Bank Reference Letters - What Sureties Want To See
Updated: Nov 1
A bank reference letter is often required by a surety and is a letter from the principal’s bank or lender. The form exhibits account balances, available credit, the length of the relationship, and can ask if the credit accounts are current. Each surety has different expectations for the bank letter and every bank has different rules to what they are allowed to disclose. Obtaining a bank reference letter can often cost a fee, usually no more than $50.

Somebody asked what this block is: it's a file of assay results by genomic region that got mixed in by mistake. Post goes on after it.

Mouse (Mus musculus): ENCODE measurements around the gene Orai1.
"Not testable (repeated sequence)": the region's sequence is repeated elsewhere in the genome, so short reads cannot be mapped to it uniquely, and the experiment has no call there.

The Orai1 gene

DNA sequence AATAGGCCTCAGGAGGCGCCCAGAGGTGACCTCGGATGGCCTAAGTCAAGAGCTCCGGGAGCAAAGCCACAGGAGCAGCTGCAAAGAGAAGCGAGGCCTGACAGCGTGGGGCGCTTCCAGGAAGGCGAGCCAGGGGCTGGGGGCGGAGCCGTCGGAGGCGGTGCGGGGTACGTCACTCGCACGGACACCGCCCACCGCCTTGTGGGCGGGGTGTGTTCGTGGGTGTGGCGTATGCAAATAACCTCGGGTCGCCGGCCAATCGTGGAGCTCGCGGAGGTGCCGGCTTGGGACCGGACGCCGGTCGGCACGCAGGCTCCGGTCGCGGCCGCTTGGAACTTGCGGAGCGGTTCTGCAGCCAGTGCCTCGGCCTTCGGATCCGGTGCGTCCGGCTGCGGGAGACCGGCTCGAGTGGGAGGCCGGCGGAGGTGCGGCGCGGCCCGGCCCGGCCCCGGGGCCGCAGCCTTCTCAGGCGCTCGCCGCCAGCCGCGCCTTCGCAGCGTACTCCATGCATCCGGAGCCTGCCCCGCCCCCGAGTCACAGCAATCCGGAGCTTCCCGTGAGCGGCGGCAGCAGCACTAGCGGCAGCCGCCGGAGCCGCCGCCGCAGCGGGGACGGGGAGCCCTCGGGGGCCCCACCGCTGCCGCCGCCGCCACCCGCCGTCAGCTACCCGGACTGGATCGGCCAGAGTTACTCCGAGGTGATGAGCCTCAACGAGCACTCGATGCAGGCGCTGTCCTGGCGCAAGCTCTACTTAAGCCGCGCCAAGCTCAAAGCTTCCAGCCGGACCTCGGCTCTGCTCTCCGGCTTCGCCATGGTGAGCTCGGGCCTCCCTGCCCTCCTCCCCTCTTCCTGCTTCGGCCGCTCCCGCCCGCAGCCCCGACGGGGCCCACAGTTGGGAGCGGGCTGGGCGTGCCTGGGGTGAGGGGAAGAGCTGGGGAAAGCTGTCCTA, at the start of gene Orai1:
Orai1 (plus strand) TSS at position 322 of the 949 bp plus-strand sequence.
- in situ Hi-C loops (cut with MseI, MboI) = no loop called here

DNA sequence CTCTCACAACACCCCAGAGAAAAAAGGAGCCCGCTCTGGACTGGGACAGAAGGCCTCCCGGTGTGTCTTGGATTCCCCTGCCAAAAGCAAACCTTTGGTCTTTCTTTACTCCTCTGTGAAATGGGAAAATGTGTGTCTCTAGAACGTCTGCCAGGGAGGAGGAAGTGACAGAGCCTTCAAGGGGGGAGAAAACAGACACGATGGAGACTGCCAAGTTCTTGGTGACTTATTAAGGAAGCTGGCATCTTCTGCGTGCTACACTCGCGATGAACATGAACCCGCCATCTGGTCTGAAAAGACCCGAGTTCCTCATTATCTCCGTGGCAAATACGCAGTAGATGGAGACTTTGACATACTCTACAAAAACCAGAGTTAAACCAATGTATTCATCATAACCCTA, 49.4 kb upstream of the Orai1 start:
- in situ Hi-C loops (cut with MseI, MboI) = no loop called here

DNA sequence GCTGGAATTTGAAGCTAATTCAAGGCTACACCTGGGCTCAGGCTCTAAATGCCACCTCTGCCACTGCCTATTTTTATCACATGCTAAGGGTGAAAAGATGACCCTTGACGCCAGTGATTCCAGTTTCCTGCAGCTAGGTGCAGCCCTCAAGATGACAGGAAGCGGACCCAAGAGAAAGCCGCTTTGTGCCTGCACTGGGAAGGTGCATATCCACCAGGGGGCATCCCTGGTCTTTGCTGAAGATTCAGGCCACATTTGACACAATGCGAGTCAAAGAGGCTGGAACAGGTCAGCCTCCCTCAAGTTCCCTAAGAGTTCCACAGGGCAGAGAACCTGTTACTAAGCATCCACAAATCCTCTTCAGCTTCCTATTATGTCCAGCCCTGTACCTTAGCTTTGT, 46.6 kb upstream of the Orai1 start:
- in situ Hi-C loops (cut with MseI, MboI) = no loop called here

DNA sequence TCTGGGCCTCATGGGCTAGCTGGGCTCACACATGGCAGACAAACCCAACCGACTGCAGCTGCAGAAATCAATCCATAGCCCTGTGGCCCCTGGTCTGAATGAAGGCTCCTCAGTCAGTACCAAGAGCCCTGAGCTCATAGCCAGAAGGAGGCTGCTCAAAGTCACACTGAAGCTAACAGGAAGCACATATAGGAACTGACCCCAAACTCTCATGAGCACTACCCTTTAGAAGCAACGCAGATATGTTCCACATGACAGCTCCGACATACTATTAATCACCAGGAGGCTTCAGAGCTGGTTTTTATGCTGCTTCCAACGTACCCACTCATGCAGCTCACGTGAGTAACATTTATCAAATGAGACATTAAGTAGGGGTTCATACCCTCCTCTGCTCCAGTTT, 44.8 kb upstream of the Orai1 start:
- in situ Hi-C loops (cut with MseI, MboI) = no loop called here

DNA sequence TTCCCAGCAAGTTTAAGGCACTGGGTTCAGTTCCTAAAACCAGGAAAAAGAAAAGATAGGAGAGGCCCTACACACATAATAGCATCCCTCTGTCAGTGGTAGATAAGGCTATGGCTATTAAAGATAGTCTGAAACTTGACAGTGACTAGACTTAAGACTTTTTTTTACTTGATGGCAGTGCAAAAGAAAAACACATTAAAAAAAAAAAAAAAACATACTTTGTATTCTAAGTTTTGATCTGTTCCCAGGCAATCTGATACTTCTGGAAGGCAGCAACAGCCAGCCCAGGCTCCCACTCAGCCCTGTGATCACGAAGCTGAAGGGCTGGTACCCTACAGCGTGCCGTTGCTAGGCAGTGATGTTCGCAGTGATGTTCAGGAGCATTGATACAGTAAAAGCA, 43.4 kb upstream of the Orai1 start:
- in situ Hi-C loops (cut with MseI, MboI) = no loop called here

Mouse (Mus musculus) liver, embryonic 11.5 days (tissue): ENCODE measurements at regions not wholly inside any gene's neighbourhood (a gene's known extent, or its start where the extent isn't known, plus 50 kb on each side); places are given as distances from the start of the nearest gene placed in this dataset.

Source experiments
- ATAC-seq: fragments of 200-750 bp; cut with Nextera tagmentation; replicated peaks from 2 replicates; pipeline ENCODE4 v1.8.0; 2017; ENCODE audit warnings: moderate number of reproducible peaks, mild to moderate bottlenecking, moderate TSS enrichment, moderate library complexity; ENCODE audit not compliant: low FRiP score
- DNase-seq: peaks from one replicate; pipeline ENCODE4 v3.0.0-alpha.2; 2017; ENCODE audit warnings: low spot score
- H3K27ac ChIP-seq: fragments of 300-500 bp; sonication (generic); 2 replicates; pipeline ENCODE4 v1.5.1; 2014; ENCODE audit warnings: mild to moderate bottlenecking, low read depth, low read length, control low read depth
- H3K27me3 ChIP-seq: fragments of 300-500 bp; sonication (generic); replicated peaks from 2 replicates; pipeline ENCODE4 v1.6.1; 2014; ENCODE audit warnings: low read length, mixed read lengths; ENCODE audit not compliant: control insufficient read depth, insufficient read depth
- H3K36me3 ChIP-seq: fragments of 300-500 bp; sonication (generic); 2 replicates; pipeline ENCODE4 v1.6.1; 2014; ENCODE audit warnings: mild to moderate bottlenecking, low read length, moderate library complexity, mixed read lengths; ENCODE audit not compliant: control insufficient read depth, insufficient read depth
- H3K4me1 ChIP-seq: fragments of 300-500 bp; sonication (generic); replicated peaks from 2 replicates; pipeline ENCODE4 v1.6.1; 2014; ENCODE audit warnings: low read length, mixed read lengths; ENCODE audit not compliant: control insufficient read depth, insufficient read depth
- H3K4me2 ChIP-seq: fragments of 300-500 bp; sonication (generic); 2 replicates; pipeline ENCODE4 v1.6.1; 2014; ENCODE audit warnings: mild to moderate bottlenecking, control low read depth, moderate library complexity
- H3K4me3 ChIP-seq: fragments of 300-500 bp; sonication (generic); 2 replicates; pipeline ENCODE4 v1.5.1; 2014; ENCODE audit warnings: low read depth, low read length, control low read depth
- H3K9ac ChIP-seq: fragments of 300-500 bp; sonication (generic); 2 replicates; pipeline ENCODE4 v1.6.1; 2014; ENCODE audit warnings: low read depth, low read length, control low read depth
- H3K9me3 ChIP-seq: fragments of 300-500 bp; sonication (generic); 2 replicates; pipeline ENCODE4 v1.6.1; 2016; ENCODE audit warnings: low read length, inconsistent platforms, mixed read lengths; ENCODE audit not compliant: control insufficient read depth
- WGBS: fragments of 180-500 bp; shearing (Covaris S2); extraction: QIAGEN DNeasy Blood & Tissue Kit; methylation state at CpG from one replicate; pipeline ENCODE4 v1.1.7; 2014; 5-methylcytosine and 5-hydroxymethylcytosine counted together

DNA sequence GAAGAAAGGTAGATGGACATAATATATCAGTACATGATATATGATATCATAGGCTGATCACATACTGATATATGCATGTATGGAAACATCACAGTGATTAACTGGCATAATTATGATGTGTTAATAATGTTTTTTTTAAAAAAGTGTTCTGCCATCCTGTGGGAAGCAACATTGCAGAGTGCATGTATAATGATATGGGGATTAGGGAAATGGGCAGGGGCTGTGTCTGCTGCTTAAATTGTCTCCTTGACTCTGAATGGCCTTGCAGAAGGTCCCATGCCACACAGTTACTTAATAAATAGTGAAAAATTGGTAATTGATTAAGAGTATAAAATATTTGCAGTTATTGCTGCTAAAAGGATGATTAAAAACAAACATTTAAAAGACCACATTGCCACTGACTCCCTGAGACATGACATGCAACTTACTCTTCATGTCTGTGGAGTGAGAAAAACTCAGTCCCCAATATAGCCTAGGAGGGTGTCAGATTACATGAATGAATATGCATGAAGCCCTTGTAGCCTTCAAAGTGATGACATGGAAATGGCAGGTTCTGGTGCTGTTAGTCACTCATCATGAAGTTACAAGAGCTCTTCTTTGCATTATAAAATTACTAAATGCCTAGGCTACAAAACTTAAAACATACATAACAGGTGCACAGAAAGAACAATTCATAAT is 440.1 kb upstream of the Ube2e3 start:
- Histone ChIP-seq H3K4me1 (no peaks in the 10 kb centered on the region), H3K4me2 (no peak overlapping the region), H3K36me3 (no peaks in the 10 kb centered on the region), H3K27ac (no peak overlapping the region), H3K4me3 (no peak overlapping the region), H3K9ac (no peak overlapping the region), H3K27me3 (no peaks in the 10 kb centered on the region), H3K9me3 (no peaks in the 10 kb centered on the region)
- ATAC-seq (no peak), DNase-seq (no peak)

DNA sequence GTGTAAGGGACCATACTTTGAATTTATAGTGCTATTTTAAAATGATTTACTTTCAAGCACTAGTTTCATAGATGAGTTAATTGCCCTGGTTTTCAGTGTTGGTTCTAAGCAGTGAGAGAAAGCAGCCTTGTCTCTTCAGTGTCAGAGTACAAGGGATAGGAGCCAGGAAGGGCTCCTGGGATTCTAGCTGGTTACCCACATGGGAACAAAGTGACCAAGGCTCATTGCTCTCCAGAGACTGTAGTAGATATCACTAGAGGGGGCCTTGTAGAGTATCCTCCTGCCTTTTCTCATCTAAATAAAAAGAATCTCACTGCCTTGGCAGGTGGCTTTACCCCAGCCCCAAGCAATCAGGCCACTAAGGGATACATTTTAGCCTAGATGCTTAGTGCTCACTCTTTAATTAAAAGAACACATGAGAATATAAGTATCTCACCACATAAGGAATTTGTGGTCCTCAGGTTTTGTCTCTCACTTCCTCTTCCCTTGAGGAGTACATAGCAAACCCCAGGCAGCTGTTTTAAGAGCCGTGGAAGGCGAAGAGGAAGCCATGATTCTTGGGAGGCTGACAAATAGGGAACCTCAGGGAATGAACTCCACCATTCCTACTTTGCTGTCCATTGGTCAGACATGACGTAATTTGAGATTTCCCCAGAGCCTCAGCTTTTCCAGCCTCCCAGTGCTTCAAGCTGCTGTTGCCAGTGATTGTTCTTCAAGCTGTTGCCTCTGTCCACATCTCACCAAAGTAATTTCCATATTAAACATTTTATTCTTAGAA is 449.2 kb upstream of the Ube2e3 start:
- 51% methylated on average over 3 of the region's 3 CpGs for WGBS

Sureties want to see bank letters such as the example below:
Sureties use bank reference letters to verify lines of credit and often contain average account balances. Therefore, the bank letter is used to confirm that a principal has the financial means to borrow a certain amount of money or in a surety case, has enough money to obtain the adequate surety bond capacity needed for jobs.
Sometimes principals do not convey what is needed on the bank reference letter when requesting one from the bank. The bank then gives them a standard letter, which majority of sureties will reject, which is why it is vitally important the principal provide a list of specific information needed on the letter to the bank.
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